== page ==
By Show and Tell
By Bree Davies
By Bree Davies
By Cory Casciato
By Emilie Johnson
By Robin Edwards
By Bree Davis
By Josiah M. Hesse
A middle-class young white girl, Isabel Dyson, has arrived at a school in a poor black township for a debate. She's challenging eighteen-year-old Thami Mbikwana, the local debate champion. The topic is a woman's place in society. Watched over by the wise schoolmaster, Mr. M, the youngsters generate a strong and joyful energy, pounding away at each other's debate points but ultimately acknowledging each other's intelligence and integrity. Delighted by what he's seen, Mr. M arranges for the two to enter a more prestigious contest. If they win, there will be money for his school and a possible university scholarship for Thami.
Teacher and students form an intense bond. For Isabel, the visits to the township represent a unique learning experience. They make her realize how little she knows, how privileged her life has been, and the depths of her previous condescension toward black people, including Auntie, the family maid. Prepared to avoid using long words for fear of stumping her audience, she finds herself intellectually challenged by Thami. And standing on stage beside him, she feels exposed and shy. "I realized they had no intention of being grateful to me," she comments. The result is a profound thirst for understanding. "I want more," she exclaims. "I want as much as I can get."
Isabel and Thami study together, exploring the work of European writers, reciting stirring passages from Masefield, Shelley and Byron in unison. Director Hugo Jon Sayles has staged a series of playful tableaux to sum up their growing (though entirely platonic) closeness and their pleasure in mastering their subject matter,
But this is Africa in 1985, and oppressive systems tend to destroy the most innocent of interactions. From the beginning, there has been strain between Mr. M and Thami, as the younger man responds to his peers' angry cries for freedom and the older insists on patience, learning and a respect for tradition. Soon black radicals are accusing Mr. M of capitulating to apartheid and calling for a boycott of his school. Isabel struggles to understand as her friendship with Thami disintegrates and the possibility of friendly debate erodes. "The comrades don't want any mixing with the whites," Thami tells her. Ultimately, Mr. M is martyred for his dogged insistence that words and knowledge are the only fitting weapons for the struggle.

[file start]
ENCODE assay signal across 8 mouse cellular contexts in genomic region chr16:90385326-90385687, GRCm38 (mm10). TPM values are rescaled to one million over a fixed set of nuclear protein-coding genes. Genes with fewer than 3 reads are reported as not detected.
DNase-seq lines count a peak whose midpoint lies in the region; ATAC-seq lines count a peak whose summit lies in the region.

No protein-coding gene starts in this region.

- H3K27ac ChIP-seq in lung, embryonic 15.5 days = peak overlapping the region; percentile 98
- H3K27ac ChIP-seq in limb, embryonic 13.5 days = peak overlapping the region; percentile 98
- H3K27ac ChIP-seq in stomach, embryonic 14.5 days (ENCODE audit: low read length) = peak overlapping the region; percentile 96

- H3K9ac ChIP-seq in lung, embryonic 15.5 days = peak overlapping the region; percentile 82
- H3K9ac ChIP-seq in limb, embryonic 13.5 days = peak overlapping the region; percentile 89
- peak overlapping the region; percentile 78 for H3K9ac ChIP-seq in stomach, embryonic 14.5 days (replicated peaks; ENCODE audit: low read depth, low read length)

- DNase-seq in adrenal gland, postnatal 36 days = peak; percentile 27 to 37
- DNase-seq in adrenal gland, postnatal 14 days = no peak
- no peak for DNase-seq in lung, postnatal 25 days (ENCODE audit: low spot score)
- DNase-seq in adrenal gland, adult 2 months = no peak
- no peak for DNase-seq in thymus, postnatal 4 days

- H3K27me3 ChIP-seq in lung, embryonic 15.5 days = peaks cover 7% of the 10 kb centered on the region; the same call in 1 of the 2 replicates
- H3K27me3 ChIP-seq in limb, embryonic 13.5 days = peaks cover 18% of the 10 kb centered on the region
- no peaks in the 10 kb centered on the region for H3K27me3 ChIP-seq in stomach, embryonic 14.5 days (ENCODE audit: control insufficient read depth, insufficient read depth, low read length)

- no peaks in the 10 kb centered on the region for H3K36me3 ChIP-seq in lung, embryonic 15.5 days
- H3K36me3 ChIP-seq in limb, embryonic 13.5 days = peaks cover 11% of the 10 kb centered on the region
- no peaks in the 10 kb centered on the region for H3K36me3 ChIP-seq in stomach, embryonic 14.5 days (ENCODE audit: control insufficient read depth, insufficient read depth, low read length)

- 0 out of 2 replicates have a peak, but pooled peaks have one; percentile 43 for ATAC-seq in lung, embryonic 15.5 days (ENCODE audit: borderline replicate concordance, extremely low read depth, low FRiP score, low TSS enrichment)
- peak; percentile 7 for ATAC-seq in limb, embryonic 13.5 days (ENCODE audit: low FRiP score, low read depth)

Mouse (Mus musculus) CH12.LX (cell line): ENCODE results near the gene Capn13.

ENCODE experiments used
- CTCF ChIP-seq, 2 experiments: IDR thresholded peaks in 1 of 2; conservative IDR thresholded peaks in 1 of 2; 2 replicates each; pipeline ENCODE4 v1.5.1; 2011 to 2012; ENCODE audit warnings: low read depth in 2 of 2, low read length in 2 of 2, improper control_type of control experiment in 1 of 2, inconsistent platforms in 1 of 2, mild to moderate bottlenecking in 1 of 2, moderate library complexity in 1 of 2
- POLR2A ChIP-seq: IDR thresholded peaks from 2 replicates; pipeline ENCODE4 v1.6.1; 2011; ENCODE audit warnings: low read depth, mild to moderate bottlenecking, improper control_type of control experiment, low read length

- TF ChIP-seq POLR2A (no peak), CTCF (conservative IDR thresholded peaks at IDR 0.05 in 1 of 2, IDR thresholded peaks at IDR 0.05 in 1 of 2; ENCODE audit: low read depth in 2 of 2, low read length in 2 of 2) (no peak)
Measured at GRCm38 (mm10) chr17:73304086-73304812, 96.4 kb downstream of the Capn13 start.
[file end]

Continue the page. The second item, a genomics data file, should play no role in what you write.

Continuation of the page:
It's not a complex message, and there's something almost Dickensian in the luxurious way Fugard states and underlines his premises, his characters' capacious freedom to explore their thoughts and emotions. There's nothing elliptical here, nothing that's implied or come at sideways. We understand that Mr. M's passion for his country, whether expressed in the words of English poets or in descriptions of scenes from his own life, is no less powerful than Thami Mbikwana's: Both men are willing to fight and die for their beliefs.
As written, Isabel is the most eccentric and highly individuated of the three characters. She's stubborn, talkative, smart, sensitive and completely fearless. With her rumpled hair and sharp, expressive little face, Jennifer Anne Forsyth brings Isabel to vibrant life. Quatis Tarkington combines gentleness and strength as Thami. Dwayne Carrington is a very talented actor who gives full expression to all the facets of Mr. M's personality: his dignity, blindness, love for his students and inner torment. But I do wish he would moderate his performance a little. Audiences tend to be more moved by an actor who's struggling to control his feelings (as people do in life) than by one who entirely expresses them. There were moments, too, when all the actors seemed a bit rushed.
Nonetheless, this is a production that should be seen, a testament to the strength of the human spirit. And it exemplifies the importance of the Shadow Theatre Company's contribution to Denver.
My Children! My Africa! was written in 1989 and first performed in London in 1990. In that same year, another Mr. M. was released from a South African prison: Nelson Mandela, whose unyielding belief in dialogue helped avert a bloodbath and paved the way for democratic elections in 1994. Following these, the country instituted a Peace and Justice Commission to redress the crimes of apartheid. It became a model for the world.